Walter Glenn is a former Editorial Director for How-To Geek and its sister sites. He has more than 30 years of experience in the computer industry and over 20 years as a technical writer and editor. He’s written hundreds of articles for How-To Geek and edited thousands. He’s authored or co-authored over 30 computer-related books in more than a dozen languages for publishers like Microsoft Press, O’Reilly, and Osborne/McGraw-Hill. He’s also written hundreds of white papers, articles, user manuals, and courseware over the years. Read more.
If you are encountering problems with searching–unexpectedly slow searches, not finding things that should be indexed, or searches actually crashing–your best bet is to completely rebuild the search index.
The search index can take a while to rebuild, but it’s usually worth it. Before you rebuild the index, though, it may be worth taking the time to trim down your index locations to just what you need to make the indexing process faster.
Open up the “Indexing Options” window by hitting Start and typing “Indexing Options.”
In the “Indexing Options” window, click the “Advanced” button.
In the “Advanced Options” window, click the “Rebuild” button.
After that, it’s just a matter of waiting while Windows rebuilds the index from scratch. You can keep using your PC normally, of course, but searching will continue to be spotty until the index is fully rebuilt. Also, Windows tries to do indexing while your PC is not being used, so it may be best to rebuild the index before going to sleep and just leaving your PC on for the night to do its job. You should be back to searching by the morning.
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Walter Glenn is a former Editorial Director for How-To Geek and its sister sites. He has more than 30 years of experience in the computer industry and over 20 years as a technical writer and editor. He’s written hundreds of articles for How-To Geek and edited thousands. He’s authored or co-authored over 30 computer-related books in more than a dozen languages for publishers like Microsoft Press, O’Reilly, and Osborne/McGraw-Hill. He’s also written hundreds of white papers, articles, user manuals, and courseware over the years.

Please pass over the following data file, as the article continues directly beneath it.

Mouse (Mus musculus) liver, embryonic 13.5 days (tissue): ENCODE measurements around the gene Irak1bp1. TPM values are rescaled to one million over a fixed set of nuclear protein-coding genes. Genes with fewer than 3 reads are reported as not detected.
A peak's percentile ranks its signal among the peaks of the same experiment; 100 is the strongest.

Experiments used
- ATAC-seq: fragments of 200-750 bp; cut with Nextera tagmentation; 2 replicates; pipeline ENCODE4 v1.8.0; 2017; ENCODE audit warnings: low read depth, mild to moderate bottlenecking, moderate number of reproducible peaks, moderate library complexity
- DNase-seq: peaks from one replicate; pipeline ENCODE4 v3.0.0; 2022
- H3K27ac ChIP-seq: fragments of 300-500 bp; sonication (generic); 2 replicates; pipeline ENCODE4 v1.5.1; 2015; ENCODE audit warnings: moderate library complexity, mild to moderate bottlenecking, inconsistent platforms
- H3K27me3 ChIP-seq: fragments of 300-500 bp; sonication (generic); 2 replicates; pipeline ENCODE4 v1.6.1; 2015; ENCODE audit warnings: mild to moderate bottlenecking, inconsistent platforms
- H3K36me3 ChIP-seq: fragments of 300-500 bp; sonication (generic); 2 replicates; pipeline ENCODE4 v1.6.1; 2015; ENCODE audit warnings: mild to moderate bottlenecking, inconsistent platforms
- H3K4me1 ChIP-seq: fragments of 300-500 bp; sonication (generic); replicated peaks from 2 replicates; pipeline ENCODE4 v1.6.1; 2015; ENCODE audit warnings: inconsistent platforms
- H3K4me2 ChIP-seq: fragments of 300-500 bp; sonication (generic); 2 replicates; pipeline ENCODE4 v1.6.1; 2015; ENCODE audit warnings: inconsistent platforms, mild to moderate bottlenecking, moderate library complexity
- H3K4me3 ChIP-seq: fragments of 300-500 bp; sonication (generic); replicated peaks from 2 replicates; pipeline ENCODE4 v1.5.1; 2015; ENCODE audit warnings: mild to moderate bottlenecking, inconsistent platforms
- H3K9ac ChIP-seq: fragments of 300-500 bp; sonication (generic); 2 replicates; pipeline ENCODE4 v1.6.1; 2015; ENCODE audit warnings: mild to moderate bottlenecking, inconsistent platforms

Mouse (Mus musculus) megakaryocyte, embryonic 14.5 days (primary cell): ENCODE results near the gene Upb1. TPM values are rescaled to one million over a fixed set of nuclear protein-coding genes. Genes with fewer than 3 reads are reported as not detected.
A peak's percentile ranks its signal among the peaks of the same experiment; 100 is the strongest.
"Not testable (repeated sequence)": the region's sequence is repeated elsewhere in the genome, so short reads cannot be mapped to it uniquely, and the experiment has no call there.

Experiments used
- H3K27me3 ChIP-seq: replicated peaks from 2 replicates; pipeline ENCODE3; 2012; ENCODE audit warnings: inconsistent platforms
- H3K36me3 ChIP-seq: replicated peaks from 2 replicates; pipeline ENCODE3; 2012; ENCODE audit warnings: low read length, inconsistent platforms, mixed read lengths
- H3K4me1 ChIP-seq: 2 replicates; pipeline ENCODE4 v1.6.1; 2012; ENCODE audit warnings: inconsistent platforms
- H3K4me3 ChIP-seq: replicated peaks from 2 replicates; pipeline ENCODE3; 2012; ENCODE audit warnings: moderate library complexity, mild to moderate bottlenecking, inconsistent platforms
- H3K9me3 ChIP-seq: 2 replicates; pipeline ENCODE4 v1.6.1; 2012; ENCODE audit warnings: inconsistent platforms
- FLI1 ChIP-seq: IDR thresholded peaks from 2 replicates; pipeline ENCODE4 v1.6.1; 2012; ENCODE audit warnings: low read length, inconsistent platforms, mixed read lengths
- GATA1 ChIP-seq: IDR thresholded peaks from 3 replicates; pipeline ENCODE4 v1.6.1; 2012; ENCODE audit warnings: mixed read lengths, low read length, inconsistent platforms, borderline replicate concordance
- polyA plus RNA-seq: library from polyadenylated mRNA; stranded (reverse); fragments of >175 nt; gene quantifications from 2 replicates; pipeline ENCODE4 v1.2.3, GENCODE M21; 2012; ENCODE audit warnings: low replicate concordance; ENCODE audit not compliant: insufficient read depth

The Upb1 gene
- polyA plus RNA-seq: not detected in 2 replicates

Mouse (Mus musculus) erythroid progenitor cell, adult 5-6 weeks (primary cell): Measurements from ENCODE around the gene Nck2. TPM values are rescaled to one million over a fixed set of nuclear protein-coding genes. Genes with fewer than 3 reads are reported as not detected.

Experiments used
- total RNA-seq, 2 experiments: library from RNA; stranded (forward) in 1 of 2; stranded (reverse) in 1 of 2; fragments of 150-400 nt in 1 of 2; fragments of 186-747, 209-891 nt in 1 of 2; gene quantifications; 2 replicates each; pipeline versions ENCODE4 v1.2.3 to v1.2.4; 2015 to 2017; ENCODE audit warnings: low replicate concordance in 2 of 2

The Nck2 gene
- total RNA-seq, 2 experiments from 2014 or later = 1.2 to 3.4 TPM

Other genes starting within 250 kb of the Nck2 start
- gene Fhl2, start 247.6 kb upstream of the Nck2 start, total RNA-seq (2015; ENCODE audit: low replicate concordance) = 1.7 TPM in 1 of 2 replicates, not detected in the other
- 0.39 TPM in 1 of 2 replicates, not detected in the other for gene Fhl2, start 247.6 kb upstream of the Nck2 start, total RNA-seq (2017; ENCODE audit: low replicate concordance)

Read Full Bio »
If you search for items in Outlook and don’t receive the results that you expect, the indexing of your Microsoft Windows and Microsoft Office system data files (the search catalog) may not be complete.
Symptoms of an incomplete index include the following:
Partial or no search results are returned.
Items that you expect to appear based on your search criteria aren’t displayed.
You can rebuild the search catalog, which restarts the indexing of your data files. The search catalog is a file where all of your Outlook and Microsoft Windows items (data files) are indexed.
In simple terms, it’s a catalog that’s built from terms found in email messages. The catalog is similar to an index for a reference book, but instead of manually searching for the term in the book’s index, you’re search for it electronically by entering the term in a Outlook search box. You simply need to make sure you’ve set the indexing options to begin.
If you’re using Outlook 2007, the body of digitally signed and encrypted email message are never indexed. This is not the case, however, for Outlook 2016, Outlook 2013, and Outlook 2010. The body of digitally signed email messages in those Outlook versions are indexed if they’re signed and encrypted.
The index is made up of folders that you choose. Those choices become the search scope. This is a two-step process. You set the Outlook indexing options, and then you check the search scope.